There’s a bit of a revolution happening with the Matildas now, as everyone can see. It was fantastic to play in front of a full house when we beat Brazil at Penrith on Saturday and we’re looking forward to playing them in front of another big crowd in Newcastle on Tuesday night.

 

I arrived in the era when they started with contracts and then I played overseas. The younger girls now will probably go on to make a lot more than I have in my career, but I’ll be happy to see that. I’ll be glad to have been a pioneer.

 

Australians love winners and we’re winning. But it’s not just that. We’re playing good football and fighting hard. Aussies love their teams to show heart and soul and that’s the reason why we’re hot property at the moment.

 

We’ve done the hard yards. We’ve had to fight for everything, from getting the right gear to being paid better, staying in a good hotel . . . We’re now getting the sort of respect the male players do and, when you compare the two, we put in just as much effort as the guys.

 

 

 

CHASING TIM CAHILL

The goal I scored on Saturday was one of the best of my international career. I’d scored one like that for South Melbourne and I tweeted something about how it would be great to score a similar one for the Matildas, playing in front of a sell-out crowd.

 

Things happen if you want them badly enough. The ball came on to my foot really well and I just went, ‘You know what, I’m just going to hit this.’ I knew from the way I connected it was going to be on target and probably go in.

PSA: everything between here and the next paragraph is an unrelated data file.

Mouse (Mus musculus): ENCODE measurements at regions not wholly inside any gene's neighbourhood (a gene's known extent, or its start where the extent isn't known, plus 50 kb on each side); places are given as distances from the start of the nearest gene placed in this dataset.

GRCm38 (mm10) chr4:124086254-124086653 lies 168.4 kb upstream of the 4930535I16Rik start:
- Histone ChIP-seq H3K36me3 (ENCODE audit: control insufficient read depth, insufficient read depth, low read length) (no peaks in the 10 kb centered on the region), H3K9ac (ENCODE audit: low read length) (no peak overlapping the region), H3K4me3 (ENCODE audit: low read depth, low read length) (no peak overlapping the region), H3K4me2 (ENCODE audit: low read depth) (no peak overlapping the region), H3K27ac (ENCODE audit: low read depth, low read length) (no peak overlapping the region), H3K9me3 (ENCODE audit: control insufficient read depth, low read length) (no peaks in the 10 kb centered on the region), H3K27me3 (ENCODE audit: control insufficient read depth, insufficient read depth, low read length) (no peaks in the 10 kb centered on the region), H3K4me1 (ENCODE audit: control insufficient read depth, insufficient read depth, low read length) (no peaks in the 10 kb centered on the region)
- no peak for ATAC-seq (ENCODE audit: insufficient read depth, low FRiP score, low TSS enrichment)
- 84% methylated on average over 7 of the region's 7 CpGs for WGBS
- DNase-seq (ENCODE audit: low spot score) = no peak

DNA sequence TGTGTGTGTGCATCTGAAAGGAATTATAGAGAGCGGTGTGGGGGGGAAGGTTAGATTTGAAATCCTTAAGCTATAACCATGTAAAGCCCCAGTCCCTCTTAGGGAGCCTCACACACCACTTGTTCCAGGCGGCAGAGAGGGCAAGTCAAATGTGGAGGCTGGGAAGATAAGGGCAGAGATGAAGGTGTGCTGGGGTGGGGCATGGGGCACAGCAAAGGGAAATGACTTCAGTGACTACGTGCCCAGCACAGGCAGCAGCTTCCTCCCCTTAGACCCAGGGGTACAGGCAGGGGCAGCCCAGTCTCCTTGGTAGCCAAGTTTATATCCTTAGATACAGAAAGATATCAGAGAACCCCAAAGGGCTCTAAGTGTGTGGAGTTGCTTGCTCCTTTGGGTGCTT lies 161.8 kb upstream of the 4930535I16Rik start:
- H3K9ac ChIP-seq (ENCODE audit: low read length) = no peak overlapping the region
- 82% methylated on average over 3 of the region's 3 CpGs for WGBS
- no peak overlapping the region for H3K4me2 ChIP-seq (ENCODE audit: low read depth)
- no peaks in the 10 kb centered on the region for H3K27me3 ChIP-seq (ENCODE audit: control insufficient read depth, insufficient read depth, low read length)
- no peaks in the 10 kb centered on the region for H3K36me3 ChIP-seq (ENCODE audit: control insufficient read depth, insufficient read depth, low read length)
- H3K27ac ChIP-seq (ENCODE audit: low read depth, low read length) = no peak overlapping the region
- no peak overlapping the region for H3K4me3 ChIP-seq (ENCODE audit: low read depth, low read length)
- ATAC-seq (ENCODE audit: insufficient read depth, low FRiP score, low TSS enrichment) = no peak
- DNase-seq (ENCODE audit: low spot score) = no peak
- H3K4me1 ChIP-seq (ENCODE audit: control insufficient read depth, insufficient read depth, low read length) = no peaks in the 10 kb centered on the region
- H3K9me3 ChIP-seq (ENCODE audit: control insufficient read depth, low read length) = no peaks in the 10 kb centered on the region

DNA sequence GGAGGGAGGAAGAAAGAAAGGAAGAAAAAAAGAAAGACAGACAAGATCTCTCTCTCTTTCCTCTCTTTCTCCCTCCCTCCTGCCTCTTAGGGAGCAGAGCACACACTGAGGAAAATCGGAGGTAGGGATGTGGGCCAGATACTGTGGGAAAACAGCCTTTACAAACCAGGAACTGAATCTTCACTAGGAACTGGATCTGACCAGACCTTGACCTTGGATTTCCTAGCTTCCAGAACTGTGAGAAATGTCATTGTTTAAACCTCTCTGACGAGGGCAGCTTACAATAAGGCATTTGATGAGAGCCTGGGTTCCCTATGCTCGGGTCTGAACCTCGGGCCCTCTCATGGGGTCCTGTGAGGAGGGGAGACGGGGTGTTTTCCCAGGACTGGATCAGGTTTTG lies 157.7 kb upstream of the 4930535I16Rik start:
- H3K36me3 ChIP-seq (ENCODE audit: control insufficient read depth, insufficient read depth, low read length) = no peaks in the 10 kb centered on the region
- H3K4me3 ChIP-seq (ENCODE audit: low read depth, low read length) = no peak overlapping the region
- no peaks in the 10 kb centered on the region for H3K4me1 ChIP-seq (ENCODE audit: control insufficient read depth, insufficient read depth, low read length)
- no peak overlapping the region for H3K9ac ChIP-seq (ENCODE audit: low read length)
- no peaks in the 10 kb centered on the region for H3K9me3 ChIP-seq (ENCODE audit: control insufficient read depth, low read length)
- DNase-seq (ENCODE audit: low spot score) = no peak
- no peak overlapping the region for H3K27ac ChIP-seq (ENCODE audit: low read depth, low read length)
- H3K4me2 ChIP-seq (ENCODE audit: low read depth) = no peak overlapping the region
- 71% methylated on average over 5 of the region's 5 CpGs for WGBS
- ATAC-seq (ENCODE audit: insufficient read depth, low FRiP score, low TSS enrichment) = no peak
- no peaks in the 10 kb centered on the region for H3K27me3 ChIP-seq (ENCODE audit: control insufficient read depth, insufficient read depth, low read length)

I’m proud to have the all-time goal-scoring record for the Matildas. People tell me I’m only five behind Timmy Cahill’s total for the Socceroos and I’d like to chase that. I’m always chasing goals, always chasing records and trophies. I always want to achieve and do my bit for the team.

 

The aim for all of us on Tuesday night will be to just keep winning and improve along the way.

 

I’ll go in to play with a lot of energy, like I always do. I grew up playing with the local boys in my neighbourhood and they were rough, they were dirty, and if you wanted to win the ball you had to compete hard.

 

That’s where I developed my competitive nature. It’s been ingrained in me ever since.

 

Lisa De Vanna  -  Contributor